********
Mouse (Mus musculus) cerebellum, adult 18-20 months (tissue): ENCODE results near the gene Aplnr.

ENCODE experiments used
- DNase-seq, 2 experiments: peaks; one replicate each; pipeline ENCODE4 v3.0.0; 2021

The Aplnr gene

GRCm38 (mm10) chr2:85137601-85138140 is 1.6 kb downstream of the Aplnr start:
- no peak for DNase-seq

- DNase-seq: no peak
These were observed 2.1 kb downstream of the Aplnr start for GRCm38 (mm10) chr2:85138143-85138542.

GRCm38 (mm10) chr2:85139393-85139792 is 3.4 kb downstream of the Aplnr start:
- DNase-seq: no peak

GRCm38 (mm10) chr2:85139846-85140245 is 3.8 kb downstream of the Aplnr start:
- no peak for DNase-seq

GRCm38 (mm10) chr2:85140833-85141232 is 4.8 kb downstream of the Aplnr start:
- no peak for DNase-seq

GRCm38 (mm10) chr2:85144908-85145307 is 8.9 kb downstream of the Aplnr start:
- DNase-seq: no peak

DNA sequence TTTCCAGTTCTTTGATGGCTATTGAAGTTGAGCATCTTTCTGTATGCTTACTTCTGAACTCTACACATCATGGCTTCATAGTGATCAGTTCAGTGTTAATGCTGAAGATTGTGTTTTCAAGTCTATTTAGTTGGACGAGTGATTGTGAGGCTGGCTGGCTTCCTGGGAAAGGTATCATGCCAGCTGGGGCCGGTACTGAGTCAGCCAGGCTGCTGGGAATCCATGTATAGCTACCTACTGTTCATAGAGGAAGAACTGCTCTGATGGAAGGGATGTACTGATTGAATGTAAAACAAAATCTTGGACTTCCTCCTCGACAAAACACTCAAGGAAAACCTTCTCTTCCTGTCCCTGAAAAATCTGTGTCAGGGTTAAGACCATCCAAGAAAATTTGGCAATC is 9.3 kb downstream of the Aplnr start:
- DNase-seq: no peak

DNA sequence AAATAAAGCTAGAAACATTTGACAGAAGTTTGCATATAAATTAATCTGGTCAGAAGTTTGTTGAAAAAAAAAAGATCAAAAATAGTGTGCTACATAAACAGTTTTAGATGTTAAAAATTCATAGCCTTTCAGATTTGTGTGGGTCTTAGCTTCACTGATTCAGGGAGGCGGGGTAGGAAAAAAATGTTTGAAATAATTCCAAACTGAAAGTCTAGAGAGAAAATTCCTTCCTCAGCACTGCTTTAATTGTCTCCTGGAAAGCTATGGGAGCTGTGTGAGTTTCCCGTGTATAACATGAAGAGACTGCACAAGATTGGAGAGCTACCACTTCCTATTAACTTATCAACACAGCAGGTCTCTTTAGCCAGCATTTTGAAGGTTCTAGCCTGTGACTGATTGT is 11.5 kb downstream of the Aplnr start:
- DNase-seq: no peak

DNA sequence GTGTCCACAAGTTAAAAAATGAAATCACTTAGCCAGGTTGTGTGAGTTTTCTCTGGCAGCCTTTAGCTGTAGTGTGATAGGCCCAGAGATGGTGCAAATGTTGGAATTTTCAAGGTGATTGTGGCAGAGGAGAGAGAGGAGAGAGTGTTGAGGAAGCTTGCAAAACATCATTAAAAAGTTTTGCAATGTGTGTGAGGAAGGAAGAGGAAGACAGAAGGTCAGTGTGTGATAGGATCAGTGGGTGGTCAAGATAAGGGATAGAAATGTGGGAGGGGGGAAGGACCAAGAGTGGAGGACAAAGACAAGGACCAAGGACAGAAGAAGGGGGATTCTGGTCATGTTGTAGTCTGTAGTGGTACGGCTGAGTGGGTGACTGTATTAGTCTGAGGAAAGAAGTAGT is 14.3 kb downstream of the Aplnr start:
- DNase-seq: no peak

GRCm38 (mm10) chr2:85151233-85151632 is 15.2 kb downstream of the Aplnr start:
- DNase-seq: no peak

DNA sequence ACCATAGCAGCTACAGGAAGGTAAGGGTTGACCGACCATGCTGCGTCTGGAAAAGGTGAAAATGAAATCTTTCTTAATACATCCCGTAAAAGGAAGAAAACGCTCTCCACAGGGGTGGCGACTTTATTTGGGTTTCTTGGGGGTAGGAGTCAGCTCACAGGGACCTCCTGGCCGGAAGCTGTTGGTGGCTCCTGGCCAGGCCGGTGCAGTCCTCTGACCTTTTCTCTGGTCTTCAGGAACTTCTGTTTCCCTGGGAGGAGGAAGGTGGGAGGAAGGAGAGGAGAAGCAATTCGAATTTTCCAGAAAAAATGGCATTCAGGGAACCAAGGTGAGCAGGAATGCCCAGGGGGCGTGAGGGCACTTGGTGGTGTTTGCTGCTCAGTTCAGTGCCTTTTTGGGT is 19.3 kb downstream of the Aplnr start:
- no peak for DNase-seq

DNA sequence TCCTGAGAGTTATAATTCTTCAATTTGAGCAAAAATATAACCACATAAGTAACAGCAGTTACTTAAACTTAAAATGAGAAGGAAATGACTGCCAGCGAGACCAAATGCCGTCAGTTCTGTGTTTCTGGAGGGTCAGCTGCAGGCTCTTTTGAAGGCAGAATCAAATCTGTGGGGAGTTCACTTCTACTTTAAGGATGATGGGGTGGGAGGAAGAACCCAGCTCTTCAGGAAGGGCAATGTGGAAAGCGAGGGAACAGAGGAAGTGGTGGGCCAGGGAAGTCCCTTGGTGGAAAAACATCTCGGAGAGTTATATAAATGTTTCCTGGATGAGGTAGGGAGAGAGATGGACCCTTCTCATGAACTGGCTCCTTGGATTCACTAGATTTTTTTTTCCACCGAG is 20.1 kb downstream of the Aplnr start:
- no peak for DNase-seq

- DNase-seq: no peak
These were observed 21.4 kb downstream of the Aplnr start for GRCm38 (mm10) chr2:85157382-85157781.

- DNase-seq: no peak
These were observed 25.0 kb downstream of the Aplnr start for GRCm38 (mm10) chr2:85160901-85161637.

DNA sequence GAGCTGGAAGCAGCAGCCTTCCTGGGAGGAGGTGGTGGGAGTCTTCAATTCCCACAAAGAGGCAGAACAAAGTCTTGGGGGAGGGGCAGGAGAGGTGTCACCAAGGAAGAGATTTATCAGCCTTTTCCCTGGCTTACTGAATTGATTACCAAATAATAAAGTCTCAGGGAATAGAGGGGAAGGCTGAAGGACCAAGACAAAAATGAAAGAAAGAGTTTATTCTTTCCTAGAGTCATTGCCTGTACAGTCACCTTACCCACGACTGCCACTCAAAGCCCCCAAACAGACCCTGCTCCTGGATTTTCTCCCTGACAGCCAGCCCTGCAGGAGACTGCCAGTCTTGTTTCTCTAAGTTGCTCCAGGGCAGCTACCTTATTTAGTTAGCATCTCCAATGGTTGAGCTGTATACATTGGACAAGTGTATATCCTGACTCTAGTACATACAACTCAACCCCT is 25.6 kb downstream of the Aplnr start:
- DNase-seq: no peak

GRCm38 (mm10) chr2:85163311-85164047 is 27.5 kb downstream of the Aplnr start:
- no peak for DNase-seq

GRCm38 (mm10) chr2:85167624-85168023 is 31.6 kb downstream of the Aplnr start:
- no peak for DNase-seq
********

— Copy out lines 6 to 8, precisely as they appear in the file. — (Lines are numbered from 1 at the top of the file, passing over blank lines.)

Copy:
- no peak for DNase-seq

- DNase-seq: no peak
These were observed 2.1 kb downstream of the Aplnr start for GRCm38 (mm10) chr2:85138143-85138542.